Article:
US solar market in flux

11012_2022–23 installation_pipeline_1sp


From pv magazine 11/2021

The pipeline shown in the bottom-right chart includes projects that have been approved, are currently under construction, or are completed or operational. These are baseline projects incorporated in IHS Markit’s installation forecast. The 2022 pipeline for utility-scale solar projects planned for completion in the United States is nearly 50% greater than in 2021 and 2023. This buildup is the combined effect of pandemic-related supply chain impacts, the solar Investment Tax Credit (ITC) schedule and multiple Internal Revenue Service (IRS) notices regarding continuity safe harbor deadlines, as well as other factors such as state renewable portfolio standard (RPS) requirements and corporate power purchase agreements (CPPAs).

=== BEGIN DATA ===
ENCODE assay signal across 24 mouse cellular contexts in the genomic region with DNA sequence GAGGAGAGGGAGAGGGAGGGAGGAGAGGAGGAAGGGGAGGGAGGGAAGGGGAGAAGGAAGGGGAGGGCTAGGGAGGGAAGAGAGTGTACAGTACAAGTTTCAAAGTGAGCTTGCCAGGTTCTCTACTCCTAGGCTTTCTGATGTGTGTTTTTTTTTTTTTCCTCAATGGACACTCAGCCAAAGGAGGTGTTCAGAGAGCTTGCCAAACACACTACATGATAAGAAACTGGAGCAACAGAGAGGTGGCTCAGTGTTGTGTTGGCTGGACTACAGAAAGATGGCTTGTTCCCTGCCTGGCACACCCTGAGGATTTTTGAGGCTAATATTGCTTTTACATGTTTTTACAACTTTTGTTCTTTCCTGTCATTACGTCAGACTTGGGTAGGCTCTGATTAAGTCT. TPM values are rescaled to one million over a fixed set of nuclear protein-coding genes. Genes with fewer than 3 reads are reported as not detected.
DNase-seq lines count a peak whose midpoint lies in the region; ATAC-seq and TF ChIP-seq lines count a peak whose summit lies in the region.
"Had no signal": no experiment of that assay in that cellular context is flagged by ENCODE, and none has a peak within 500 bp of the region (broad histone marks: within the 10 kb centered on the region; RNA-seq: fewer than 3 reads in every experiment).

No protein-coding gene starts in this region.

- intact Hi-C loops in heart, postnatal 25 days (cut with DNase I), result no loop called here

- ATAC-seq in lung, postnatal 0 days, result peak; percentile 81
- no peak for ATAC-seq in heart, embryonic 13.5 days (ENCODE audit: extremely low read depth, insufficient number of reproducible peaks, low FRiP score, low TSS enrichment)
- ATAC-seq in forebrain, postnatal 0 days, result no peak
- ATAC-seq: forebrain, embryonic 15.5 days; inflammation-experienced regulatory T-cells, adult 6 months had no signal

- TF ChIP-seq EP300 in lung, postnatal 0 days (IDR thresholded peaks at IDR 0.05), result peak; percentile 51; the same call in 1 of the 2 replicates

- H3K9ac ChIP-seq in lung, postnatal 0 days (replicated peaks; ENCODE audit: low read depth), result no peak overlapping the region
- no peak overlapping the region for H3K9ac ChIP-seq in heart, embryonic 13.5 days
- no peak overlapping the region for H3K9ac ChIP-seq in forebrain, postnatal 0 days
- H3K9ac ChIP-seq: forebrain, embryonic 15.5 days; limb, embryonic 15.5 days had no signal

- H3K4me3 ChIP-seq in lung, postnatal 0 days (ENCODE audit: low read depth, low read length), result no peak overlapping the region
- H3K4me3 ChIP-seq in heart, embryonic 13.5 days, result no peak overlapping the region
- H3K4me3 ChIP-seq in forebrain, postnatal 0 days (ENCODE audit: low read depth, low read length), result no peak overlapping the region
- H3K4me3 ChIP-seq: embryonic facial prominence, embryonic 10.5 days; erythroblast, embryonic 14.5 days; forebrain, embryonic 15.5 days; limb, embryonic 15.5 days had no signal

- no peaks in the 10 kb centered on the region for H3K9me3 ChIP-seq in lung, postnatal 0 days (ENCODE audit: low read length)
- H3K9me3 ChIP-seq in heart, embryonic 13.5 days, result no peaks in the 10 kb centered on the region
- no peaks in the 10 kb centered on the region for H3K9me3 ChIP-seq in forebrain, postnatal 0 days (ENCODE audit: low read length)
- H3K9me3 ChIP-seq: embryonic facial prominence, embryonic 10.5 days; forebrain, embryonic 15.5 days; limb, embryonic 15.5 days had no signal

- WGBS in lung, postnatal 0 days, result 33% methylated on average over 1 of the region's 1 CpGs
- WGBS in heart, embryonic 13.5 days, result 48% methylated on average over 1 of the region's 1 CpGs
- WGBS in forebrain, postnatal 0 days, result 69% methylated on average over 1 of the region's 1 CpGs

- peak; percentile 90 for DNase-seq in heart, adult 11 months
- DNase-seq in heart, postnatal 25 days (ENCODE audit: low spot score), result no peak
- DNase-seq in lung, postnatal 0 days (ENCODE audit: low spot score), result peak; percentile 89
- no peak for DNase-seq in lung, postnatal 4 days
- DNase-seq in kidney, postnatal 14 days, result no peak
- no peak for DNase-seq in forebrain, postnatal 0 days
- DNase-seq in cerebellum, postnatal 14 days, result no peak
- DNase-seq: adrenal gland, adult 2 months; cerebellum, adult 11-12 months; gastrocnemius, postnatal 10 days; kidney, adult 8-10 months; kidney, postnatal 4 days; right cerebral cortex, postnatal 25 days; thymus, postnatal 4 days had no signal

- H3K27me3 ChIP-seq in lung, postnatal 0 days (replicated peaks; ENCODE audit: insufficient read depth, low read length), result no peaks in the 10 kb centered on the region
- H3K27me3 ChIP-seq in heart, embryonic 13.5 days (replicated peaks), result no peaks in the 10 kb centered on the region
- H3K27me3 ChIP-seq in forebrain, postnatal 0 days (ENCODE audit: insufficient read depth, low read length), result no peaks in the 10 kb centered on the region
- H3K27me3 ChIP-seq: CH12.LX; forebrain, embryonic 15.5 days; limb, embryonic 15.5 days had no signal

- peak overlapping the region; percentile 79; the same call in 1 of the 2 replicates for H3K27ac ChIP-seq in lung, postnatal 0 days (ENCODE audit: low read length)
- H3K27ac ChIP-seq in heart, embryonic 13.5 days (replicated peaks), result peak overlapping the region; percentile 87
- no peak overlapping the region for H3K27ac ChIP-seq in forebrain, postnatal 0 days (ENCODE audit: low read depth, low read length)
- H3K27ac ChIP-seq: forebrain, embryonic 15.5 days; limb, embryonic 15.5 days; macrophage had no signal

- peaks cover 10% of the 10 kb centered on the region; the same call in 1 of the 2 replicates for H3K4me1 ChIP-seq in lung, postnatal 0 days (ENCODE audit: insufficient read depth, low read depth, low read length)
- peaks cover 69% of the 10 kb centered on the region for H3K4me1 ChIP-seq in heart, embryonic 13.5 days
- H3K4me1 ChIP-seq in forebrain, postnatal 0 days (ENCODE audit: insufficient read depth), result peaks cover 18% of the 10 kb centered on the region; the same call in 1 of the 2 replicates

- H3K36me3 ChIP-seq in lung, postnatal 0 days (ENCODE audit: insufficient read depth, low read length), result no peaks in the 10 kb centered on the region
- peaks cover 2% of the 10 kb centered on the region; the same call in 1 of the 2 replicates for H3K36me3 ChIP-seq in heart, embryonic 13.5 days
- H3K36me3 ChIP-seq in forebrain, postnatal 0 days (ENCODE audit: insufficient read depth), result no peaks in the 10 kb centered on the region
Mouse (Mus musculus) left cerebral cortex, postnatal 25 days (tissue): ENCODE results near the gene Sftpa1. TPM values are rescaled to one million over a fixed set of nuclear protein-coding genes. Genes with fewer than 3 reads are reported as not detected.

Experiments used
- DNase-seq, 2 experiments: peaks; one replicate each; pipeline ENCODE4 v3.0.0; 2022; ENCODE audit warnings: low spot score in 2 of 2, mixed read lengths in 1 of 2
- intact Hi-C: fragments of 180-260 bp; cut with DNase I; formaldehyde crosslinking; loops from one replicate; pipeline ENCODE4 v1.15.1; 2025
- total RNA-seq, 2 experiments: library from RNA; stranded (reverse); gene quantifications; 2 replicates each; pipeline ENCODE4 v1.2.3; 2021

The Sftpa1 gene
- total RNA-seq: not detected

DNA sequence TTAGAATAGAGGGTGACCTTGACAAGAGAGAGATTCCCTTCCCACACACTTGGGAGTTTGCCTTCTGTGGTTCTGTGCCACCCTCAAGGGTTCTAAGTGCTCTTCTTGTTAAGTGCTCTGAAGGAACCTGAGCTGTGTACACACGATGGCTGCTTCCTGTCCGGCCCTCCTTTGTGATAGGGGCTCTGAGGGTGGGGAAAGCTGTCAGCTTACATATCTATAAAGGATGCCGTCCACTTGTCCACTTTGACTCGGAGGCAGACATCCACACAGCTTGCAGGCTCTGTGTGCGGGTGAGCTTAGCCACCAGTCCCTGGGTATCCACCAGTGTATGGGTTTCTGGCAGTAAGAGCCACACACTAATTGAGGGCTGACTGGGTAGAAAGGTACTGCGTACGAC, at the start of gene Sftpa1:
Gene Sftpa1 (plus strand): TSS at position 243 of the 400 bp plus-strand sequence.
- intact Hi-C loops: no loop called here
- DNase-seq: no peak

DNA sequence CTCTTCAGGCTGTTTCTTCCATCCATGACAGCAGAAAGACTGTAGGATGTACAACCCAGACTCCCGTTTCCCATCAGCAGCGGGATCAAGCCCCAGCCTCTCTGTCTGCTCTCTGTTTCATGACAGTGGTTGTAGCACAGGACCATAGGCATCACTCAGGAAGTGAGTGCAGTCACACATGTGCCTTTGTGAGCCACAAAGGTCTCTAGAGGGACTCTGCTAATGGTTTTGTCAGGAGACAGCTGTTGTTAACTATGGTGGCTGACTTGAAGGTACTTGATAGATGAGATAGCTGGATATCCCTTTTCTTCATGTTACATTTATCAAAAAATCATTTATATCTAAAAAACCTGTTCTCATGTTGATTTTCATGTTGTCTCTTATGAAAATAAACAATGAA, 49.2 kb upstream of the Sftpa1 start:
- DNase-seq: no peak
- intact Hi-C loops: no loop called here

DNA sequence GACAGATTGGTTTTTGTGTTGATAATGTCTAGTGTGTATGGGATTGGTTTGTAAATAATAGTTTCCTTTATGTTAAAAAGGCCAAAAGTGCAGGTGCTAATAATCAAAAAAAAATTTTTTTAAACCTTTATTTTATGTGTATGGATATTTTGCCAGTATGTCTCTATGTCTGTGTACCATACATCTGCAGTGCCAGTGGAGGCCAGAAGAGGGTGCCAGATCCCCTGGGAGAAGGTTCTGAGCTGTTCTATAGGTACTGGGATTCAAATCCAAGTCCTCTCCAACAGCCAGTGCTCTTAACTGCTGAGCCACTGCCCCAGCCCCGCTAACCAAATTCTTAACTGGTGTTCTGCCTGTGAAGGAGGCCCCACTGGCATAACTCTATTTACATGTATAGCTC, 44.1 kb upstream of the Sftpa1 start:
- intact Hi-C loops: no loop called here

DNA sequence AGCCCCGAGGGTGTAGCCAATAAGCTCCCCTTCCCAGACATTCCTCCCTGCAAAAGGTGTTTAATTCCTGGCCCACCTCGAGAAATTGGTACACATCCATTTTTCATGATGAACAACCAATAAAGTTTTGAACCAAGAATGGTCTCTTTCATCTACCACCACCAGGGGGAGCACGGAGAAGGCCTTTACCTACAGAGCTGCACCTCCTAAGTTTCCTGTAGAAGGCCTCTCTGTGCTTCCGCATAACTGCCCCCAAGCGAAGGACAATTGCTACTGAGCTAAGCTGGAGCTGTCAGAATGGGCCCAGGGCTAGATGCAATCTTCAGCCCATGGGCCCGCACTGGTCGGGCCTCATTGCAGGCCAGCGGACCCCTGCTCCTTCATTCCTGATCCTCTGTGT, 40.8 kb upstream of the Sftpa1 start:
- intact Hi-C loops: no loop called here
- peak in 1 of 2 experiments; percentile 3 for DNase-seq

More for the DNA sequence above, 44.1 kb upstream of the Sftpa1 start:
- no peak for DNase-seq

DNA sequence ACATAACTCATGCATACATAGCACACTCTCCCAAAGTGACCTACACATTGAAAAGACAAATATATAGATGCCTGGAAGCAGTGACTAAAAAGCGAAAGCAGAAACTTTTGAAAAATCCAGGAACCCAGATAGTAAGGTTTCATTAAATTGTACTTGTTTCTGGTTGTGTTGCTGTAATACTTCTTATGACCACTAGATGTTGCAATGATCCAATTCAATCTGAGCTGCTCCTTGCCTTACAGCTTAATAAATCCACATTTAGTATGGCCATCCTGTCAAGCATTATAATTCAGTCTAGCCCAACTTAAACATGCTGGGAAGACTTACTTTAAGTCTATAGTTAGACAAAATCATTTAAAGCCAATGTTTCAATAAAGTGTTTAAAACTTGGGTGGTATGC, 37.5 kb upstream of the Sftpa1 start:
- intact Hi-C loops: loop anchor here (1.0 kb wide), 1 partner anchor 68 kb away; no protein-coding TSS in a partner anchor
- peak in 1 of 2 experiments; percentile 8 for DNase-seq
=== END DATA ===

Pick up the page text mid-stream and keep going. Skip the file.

Previously, companies operated under the assumption that the ITC continuity safe harbor placed a 2023 in-service deadline for projects that started construction in 2019, 2020, and 2021. Developers originally planned for completion in 2022 to meet the in-service deadline in 2023. In the past, the anticipation leading up to the ITC step-down in 2016, prior to its extension in late 2015, resulted in a large, accumulated pipeline. Similarly, the 2022 pipeline reflects anticipated ITC step-downs, with a significant buildup of ITC 30 and ITC 26 projects in a few key states.

Five states

Texas, California, Ohio, Indiana, and Nevada constitute 39 GW or 59% of U.S. installations in the 2022-23 pipeline.